Tuesday, 12 April 2016

The Gift of Hypocrisy

News yesterday of how Chernobyl is now being considered as a SSSI (Site of Special Scientific Interest) shocked me. Chernobyl. SSSI, No. Once alight and radioactive, evacuated and devastated ...30 years on to is now to become one of the most diverse and potentially one of the world's largest protected wilderness spots. Does not compute

Nice to Meet You 

I grew up in a sleepy, sometime very smelly, suburb. I prayed every night for the source of that stench (a local factory, and possibly my mum's thrice-boiled cabbage) to close and, years later in a Ferngully The Last Rainforest-kinda way, it finally did....then proceeded to fulfill its corporate duty by creating a nature reserve. As long as I had been aggrieved by its presence (much more so than the geese and ducks who had called it home), a chat with a botanist turned everything that I'd believed about contamination on its head.

Not every question should have an answer
Taoist principle

Humans are WEIRD. I'm weird. We're all weird (you're weirder than me, I think). And if we consider ourselves to be part of the natural world (the terms nature / natural are tricky customers), imagine how weird nature actually is. Very. Hypocrisy, contradiction abound: epic forest fires cause untold destruction followed by phenomenal re-growth. Industry chemicals leached into soil can often create opportunities for prolific growth as rare species feed from the strange cocktail elements. Contradiction has its bittersweet yin / yang. Or maybe a pragmatic optimism that we sometimes overlook. A desire for life shines brightly, regardless.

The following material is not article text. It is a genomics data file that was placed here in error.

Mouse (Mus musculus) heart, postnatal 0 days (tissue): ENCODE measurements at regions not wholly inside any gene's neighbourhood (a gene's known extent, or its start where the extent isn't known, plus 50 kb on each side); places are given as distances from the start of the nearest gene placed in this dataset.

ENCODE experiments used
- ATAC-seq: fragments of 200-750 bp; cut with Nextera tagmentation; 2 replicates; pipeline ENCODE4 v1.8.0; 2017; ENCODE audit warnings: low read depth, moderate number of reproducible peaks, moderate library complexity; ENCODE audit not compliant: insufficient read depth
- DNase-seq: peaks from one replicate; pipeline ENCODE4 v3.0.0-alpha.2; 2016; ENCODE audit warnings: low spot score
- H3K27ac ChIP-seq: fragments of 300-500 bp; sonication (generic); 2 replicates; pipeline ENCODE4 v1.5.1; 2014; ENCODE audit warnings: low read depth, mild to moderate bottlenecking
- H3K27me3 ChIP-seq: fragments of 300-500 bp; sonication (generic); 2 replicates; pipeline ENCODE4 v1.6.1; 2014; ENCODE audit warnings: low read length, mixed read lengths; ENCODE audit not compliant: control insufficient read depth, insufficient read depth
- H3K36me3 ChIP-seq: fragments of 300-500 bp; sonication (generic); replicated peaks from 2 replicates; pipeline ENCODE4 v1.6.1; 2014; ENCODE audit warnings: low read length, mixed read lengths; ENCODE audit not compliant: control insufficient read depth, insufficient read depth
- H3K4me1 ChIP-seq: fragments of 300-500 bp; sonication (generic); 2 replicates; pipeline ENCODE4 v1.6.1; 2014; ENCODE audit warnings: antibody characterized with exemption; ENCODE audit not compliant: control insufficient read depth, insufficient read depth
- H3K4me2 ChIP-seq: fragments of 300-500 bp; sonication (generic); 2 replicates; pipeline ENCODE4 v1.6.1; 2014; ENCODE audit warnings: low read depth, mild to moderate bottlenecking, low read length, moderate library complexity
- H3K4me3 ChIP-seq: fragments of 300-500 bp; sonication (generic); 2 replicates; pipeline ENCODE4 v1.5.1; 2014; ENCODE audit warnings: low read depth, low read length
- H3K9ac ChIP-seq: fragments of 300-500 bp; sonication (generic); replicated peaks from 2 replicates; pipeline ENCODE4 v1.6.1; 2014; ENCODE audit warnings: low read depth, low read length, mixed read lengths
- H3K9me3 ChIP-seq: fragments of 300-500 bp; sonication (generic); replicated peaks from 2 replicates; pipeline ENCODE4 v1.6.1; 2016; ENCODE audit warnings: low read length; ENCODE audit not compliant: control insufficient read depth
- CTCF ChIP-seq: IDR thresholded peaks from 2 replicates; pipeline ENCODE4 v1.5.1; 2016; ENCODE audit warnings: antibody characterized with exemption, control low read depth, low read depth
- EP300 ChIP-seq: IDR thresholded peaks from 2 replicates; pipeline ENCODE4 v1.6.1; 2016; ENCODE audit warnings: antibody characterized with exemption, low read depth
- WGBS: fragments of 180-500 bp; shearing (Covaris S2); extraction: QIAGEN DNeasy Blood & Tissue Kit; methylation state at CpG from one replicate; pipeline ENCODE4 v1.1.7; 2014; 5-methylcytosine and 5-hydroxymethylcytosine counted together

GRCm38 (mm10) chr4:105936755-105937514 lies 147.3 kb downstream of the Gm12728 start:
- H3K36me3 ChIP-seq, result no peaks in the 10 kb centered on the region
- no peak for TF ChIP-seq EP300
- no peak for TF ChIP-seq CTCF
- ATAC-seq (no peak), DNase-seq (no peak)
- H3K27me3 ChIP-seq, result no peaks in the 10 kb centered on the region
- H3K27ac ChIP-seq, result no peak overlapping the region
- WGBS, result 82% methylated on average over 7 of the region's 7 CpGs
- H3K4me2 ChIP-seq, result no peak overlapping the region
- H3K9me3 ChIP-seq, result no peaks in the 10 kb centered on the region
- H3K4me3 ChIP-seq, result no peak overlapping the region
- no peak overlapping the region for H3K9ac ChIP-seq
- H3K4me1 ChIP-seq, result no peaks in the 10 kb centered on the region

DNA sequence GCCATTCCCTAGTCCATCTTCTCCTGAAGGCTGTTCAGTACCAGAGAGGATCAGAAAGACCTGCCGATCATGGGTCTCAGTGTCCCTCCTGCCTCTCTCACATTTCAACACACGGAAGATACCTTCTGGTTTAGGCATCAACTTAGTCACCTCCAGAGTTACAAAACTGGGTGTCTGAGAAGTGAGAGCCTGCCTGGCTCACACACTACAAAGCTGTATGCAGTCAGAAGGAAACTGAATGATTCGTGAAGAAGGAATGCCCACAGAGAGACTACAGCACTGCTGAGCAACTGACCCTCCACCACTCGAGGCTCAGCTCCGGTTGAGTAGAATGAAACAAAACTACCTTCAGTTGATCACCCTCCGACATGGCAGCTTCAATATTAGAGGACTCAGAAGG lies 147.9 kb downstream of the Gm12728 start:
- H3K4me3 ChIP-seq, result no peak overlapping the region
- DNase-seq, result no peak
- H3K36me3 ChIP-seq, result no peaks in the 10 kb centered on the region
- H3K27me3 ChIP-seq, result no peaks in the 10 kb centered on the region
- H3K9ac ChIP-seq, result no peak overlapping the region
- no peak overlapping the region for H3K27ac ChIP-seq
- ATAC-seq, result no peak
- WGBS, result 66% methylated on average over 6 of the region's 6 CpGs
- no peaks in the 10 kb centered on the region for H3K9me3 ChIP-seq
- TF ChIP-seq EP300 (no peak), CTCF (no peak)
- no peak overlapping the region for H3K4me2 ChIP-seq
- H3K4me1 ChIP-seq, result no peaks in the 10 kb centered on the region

Nuclear Futures, is no stranger to pragmatic optimism. Now raising money for the their symbol of peace to the survivors of nuclear testing all over the world, they are shifting a massive sculpture from Australia (where the organisation is based) to Nagasaki to mark the 70 yeasr bombings in Japan. Help them reach the target by donating here.

"The sculpture is inspired by Yalata community's own search for peace and harmony 
as Australian atomic survivors. It will create a unique Indigenous Australian presence in Japan, 
and provide recognition for atomic survivor communities."

I have no idea what to do with all these observations except admit that it's safer to bet we know next to nothing, rather than pretend we're closer to certainty about anything. The wonderful afterglow of a bunch of bonkers facts is that glimpse of a world that isn't answerable to rationale, to logic, to deducible atomised facts. That makes me very happy because it is a world closer to the creative process and wonder.

No comments:

Post a Comment